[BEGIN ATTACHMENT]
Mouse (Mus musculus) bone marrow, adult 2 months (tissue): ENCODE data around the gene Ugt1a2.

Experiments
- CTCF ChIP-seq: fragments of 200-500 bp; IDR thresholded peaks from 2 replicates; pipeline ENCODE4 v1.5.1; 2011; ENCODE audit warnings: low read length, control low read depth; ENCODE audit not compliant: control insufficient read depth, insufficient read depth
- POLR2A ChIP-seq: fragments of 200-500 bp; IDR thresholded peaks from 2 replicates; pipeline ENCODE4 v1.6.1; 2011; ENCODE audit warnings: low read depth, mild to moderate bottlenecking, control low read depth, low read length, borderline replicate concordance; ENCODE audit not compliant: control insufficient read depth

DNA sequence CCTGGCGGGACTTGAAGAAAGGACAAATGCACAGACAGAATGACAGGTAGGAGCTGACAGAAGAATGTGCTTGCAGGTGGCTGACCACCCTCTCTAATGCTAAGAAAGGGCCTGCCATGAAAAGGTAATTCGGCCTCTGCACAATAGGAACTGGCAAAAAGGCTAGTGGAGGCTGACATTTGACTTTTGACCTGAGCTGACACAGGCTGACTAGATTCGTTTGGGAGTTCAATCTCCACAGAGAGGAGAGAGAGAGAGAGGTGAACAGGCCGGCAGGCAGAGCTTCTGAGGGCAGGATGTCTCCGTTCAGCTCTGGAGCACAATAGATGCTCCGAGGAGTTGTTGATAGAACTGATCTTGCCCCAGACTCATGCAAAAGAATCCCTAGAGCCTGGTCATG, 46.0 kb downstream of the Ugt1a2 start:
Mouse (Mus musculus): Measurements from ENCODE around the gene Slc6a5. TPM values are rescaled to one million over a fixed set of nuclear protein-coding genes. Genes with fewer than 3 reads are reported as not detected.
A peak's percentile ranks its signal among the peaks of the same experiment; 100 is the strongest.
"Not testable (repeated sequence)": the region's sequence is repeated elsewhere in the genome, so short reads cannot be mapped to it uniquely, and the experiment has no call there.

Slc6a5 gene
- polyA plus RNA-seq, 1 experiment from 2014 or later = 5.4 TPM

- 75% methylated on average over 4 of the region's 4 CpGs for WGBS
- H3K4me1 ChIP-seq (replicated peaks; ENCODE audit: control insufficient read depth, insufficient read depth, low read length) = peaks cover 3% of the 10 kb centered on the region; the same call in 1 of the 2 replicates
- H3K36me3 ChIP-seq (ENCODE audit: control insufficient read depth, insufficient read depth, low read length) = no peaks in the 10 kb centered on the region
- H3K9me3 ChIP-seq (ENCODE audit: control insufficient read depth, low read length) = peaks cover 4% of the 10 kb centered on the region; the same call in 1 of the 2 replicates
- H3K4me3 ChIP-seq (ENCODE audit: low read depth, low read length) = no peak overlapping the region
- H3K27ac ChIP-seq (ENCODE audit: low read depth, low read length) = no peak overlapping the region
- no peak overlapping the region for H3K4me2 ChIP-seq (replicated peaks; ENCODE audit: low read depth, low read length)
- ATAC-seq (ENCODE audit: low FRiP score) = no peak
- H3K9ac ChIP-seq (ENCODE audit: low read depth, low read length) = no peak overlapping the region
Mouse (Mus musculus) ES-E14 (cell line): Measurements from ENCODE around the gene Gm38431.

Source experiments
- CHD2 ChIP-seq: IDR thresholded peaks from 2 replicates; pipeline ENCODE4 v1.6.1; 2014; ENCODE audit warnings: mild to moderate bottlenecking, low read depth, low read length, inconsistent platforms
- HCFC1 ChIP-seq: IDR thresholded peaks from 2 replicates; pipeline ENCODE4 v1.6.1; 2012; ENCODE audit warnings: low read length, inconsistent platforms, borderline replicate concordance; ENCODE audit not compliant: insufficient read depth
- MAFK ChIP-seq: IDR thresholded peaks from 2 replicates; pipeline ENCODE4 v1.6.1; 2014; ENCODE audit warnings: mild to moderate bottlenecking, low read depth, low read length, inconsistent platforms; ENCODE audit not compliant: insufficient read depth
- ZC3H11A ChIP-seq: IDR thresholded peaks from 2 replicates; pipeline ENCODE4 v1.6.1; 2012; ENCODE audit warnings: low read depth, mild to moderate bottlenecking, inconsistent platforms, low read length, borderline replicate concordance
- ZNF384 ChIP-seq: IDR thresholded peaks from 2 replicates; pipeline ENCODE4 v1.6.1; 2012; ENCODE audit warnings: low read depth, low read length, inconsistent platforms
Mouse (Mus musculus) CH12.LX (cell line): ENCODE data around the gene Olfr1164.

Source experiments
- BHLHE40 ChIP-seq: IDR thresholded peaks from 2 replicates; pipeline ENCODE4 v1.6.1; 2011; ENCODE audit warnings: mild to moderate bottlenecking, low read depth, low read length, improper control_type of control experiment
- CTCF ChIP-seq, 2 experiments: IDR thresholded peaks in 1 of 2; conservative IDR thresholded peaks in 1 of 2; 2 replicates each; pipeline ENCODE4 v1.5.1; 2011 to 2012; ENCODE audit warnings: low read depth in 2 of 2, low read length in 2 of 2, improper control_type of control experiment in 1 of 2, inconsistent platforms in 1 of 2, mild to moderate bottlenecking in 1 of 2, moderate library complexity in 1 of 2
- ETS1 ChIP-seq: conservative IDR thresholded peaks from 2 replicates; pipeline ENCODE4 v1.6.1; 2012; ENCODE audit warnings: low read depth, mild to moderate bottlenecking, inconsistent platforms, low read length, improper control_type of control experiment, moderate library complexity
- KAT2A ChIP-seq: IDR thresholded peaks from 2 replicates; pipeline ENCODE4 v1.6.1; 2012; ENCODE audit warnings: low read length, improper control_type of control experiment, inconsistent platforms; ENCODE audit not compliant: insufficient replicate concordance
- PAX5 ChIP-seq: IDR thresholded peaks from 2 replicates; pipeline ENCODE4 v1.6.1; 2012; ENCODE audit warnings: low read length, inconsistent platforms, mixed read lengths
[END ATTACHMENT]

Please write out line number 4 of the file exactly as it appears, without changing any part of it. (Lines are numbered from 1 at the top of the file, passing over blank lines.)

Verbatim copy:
- POLR2A ChIP-seq: fragments of 200-500 bp; IDR thresholded peaks from 2 replicates; pipeline ENCODE4 v1.6.1; 2011; ENCODE audit warnings: low read depth, mild to moderate bottlenecking, control low read depth, low read length, borderline replicate concordance; ENCODE audit not compliant: control insufficient read depth